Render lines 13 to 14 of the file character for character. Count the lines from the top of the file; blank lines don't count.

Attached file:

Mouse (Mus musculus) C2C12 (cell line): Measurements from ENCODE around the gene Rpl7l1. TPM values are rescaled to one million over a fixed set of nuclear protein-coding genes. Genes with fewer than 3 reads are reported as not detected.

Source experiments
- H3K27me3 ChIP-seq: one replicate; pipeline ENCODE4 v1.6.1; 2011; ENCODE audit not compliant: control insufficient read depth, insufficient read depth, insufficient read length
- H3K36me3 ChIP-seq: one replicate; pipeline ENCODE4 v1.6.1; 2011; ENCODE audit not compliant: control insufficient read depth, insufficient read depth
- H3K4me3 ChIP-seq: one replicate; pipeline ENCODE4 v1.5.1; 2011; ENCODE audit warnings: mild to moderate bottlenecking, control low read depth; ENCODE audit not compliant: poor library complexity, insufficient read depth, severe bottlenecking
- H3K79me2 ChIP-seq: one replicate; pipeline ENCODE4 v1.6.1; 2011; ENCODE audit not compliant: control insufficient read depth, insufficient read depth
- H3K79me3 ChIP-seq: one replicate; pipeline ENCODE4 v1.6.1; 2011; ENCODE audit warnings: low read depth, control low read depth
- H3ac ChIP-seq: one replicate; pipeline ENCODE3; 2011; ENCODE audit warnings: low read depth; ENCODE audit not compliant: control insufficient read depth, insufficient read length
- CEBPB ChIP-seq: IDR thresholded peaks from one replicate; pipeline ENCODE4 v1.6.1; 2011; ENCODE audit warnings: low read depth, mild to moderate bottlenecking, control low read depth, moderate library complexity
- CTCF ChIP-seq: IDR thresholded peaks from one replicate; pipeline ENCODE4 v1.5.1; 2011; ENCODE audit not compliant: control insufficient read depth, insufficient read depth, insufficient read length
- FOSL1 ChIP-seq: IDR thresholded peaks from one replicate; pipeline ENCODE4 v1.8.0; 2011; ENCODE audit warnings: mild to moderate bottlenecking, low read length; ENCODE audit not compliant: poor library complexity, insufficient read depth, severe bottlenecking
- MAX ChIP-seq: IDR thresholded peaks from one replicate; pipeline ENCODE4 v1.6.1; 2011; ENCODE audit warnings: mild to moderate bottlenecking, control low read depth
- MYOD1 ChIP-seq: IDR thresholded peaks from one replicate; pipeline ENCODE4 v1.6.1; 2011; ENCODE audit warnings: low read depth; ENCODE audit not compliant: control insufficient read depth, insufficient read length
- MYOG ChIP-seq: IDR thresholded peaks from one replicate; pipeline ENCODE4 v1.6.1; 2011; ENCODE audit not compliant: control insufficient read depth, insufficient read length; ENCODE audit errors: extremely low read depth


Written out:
- MYOD1 ChIP-seq: IDR thresholded peaks from one replicate; pipeline ENCODE4 v1.6.1; 2011; ENCODE audit warnings: low read depth; ENCODE audit not compliant: control insufficient read depth, insufficient read length
- MYOG ChIP-seq: IDR thresholded peaks from one replicate; pipeline ENCODE4 v1.6.1; 2011; ENCODE audit not compliant: control insufficient read depth, insufficient read length; ENCODE audit errors: extremely low read depth